Several UK Insurers are now providing “Commercial Crime Insurance” that would protect you against such losses. However, there are three drawbacks to this solution:
- Premiums at present are expensive
- Policy excess would normally start at £10,000
- If the loss is relating to client money, Insurers require you to make a claim under your Professional Indemnity policy first. If unsuccessful then you would make a under the Crime policy.
Chambers & Newman solution
Chambers & Newman believe they have devised the right insurance solution. In conjunction with Aviva, we have developed a ‘first port of call’ Commercial Crime product which will react as soon as the fraud is discovered, bypassing the requirement to process the claim via the Professional Indemnity route first.
The product has been specifically designed for property management companies, estate agents and associated trades, with reduced excesses and lower premiums compared to competitor crime products.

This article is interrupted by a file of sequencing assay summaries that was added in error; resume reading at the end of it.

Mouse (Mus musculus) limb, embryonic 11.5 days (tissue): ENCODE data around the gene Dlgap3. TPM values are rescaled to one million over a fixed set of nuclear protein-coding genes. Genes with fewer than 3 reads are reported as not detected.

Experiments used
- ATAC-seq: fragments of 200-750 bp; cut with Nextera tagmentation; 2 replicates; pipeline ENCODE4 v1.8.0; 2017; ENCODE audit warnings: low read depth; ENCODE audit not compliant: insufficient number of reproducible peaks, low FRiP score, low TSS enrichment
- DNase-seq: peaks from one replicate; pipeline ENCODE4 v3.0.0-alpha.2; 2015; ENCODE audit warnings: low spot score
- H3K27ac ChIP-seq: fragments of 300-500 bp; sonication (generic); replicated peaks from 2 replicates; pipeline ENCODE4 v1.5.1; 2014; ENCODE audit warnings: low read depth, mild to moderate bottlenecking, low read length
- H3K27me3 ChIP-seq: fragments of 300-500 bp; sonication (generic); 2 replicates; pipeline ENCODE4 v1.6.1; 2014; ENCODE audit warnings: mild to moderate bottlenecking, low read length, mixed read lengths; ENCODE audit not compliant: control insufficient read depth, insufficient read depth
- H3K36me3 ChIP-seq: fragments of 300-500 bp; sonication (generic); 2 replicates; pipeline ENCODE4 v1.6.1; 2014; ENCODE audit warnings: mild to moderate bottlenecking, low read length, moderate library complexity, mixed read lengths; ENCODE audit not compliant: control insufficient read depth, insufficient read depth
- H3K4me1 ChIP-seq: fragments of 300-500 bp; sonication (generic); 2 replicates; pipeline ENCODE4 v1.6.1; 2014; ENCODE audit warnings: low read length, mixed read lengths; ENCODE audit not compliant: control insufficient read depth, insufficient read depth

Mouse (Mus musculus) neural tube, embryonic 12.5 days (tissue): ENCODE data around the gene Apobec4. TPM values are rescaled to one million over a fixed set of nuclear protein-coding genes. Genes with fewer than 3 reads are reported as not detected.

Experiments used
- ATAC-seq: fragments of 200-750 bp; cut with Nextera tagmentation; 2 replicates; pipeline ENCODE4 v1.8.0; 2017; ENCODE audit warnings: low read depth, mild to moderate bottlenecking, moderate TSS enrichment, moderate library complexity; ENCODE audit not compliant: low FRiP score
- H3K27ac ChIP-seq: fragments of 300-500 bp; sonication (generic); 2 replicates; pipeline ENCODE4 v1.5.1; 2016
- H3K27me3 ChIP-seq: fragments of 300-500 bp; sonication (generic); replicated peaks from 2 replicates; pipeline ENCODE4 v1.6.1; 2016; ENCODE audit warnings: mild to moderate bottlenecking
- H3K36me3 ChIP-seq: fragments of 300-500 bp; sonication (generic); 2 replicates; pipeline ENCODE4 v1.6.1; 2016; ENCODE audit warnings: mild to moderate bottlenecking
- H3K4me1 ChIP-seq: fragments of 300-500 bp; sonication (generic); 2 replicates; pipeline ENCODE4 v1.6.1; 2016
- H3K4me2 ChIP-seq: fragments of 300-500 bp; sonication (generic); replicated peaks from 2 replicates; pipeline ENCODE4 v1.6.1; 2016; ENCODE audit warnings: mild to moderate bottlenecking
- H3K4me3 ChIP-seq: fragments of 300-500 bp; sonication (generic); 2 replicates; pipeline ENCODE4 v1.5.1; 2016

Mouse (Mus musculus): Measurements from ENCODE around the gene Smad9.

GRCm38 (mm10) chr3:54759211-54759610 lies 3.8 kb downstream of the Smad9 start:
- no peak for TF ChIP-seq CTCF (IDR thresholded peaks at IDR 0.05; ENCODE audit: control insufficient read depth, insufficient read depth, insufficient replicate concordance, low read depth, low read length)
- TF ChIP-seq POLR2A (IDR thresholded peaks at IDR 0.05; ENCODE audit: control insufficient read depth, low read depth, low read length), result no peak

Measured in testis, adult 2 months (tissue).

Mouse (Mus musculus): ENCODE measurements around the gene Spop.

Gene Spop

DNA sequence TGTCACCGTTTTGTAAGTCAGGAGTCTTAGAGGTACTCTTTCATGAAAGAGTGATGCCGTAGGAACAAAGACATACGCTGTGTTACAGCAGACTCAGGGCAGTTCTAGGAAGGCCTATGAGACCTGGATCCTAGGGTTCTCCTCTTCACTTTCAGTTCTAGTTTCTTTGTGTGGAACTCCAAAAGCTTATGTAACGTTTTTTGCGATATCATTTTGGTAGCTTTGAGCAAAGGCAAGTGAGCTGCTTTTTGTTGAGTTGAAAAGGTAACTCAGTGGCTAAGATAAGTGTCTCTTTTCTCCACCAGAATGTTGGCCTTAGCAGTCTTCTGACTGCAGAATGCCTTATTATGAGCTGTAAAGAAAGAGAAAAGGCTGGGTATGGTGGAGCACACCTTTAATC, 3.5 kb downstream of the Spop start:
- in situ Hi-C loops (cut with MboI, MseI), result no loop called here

There is no subrogation clause meaning Aviva will not attempt to pursue the Professional Indemnity insurer for recovery of an outlay which in turn means statutory Professional Indemnity premiums will not be affected at renewal. Moreover it also covers the property management company’s own money losses. Those companies which have enacted the cover have discovered it can draw in new clients attracted to the extra layer of protection for their money.
A typical property management company with a fee income of £250,000 to £500,000 can expect to pay £625 for £250,000 of cover and a £2,500 excess.
For additional support and advice on ways to best protect both your clients and your own money from the increasing scourge of cyber-fraud, please contact Simon Glover at Chambers & Newman on 020 7292 3034 or firstname.lastname@example.org.